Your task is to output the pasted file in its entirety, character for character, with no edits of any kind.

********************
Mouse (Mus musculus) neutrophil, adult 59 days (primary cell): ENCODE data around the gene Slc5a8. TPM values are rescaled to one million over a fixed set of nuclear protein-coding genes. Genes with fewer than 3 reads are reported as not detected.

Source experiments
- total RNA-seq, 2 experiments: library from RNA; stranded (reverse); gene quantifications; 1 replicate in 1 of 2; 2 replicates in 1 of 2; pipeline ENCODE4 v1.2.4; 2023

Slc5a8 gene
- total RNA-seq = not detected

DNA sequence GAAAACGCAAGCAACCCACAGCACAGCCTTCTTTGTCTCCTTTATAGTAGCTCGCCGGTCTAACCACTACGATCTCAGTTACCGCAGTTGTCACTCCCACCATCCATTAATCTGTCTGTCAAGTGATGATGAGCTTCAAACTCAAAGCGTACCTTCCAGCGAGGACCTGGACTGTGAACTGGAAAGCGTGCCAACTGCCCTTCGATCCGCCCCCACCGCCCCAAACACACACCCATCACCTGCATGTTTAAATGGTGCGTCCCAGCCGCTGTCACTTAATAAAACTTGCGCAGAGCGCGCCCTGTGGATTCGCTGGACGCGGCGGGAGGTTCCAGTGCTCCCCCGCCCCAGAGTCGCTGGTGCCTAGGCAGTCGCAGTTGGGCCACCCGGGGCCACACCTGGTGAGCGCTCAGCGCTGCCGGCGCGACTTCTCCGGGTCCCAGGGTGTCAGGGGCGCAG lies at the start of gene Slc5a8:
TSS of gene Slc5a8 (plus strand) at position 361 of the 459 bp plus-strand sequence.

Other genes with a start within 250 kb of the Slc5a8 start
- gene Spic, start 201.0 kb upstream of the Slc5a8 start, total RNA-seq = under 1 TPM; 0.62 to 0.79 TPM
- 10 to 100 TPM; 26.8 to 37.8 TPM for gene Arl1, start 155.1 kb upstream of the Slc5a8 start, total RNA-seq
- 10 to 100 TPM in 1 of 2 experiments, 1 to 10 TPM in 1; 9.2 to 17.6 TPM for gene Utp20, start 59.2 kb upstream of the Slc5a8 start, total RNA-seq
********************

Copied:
Mouse (Mus musculus) neutrophil, adult 59 days (primary cell): ENCODE data around the gene Slc5a8. TPM values are rescaled to one million over a fixed set of nuclear protein-coding genes. Genes with fewer than 3 reads are reported as not detected.

Source experiments
- total RNA-seq, 2 experiments: library from RNA; stranded (reverse); gene quantifications; 1 replicate in 1 of 2; 2 replicates in 1 of 2; pipeline ENCODE4 v1.2.4; 2023

Slc5a8 gene
- total RNA-seq = not detected

DNA sequence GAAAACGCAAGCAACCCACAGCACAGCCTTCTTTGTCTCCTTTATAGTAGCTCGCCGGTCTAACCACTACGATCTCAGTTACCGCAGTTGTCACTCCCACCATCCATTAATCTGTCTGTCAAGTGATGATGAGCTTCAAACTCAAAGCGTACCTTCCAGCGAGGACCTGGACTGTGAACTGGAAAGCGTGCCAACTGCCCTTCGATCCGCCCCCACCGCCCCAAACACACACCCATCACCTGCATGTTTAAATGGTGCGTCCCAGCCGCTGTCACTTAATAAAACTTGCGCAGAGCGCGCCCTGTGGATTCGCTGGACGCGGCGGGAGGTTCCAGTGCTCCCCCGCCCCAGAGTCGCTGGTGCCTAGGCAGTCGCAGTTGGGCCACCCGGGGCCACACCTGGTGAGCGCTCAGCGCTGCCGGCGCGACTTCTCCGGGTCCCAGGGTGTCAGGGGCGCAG lies at the start of gene Slc5a8:
TSS of gene Slc5a8 (plus strand) at position 361 of the 459 bp plus-strand sequence.

Other genes with a start within 250 kb of the Slc5a8 start
- gene Spic, start 201.0 kb upstream of the Slc5a8 start, total RNA-seq = under 1 TPM; 0.62 to 0.79 TPM
- 10 to 100 TPM; 26.8 to 37.8 TPM for gene Arl1, start 155.1 kb upstream of the Slc5a8 start, total RNA-seq
- 10 to 100 TPM in 1 of 2 experiments, 1 to 10 TPM in 1; 9.2 to 17.6 TPM for gene Utp20, start 59.2 kb upstream of the Slc5a8 start, total RNA-seq